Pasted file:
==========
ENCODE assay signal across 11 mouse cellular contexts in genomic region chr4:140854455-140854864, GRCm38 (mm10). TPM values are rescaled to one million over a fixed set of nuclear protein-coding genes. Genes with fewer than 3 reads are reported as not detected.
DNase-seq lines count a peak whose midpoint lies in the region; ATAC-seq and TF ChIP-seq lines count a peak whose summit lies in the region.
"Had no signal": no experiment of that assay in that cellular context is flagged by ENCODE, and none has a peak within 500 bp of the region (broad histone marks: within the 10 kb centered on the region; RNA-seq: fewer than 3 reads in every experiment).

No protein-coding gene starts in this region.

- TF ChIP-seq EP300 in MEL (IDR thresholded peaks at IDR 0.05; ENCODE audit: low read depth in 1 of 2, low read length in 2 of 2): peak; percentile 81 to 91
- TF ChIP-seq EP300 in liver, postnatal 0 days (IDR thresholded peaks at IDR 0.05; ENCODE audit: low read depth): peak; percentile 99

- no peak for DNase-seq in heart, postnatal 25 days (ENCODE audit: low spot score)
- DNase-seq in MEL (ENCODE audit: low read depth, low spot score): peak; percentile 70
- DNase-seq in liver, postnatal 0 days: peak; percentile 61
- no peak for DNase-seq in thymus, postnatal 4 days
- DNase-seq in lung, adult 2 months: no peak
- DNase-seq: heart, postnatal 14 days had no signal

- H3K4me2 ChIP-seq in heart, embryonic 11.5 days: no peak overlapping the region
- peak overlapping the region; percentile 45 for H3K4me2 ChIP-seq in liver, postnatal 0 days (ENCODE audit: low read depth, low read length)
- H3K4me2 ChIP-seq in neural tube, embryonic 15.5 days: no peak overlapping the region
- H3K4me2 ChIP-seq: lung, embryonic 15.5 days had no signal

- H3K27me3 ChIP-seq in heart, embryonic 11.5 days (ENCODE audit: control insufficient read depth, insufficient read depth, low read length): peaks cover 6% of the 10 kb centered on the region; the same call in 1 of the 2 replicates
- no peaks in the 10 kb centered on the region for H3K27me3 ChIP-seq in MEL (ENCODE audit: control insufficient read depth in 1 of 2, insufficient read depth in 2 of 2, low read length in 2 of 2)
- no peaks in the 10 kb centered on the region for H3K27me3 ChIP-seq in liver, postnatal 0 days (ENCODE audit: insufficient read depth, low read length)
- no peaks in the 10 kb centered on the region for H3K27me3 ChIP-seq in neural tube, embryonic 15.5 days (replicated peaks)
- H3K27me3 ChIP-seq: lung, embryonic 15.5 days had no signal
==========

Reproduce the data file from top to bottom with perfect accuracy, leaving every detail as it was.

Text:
ENCODE assay signal across 11 mouse cellular contexts in genomic region chr4:140854455-140854864, GRCm38 (mm10). TPM values are rescaled to one million over a fixed set of nuclear protein-coding genes. Genes with fewer than 3 reads are reported as not detected.
DNase-seq lines count a peak whose midpoint lies in the region; ATAC-seq and TF ChIP-seq lines count a peak whose summit lies in the region.
"Had no signal": no experiment of that assay in that cellular context is flagged by ENCODE, and none has a peak within 500 bp of the region (broad histone marks: within the 10 kb centered on the region; RNA-seq: fewer than 3 reads in every experiment).

No protein-coding gene starts in this region.

- TF ChIP-seq EP300 in MEL (IDR thresholded peaks at IDR 0.05; ENCODE audit: low read depth in 1 of 2, low read length in 2 of 2): peak; percentile 81 to 91
- TF ChIP-seq EP300 in liver, postnatal 0 days (IDR thresholded peaks at IDR 0.05; ENCODE audit: low read depth): peak; percentile 99

- no peak for DNase-seq in heart, postnatal 25 days (ENCODE audit: low spot score)
- DNase-seq in MEL (ENCODE audit: low read depth, low spot score): peak; percentile 70
- DNase-seq in liver, postnatal 0 days: peak; percentile 61
- no peak for DNase-seq in thymus, postnatal 4 days
- DNase-seq in lung, adult 2 months: no peak
- DNase-seq: heart, postnatal 14 days had no signal

- H3K4me2 ChIP-seq in heart, embryonic 11.5 days: no peak overlapping the region
- peak overlapping the region; percentile 45 for H3K4me2 ChIP-seq in liver, postnatal 0 days (ENCODE audit: low read depth, low read length)
- H3K4me2 ChIP-seq in neural tube, embryonic 15.5 days: no peak overlapping the region
- H3K4me2 ChIP-seq: lung, embryonic 15.5 days had no signal

- H3K27me3 ChIP-seq in heart, embryonic 11.5 days (ENCODE audit: control insufficient read depth, insufficient read depth, low read length): peaks cover 6% of the 10 kb centered on the region; the same call in 1 of the 2 replicates
- no peaks in the 10 kb centered on the region for H3K27me3 ChIP-seq in MEL (ENCODE audit: control insufficient read depth in 1 of 2, insufficient read depth in 2 of 2, low read length in 2 of 2)
- no peaks in the 10 kb centered on the region for H3K27me3 ChIP-seq in liver, postnatal 0 days (ENCODE audit: insufficient read depth, low read length)
- no peaks in the 10 kb centered on the region for H3K27me3 ChIP-seq in neural tube, embryonic 15.5 days (replicated peaks)
- H3K27me3 ChIP-seq: lung, embryonic 15.5 days had no signal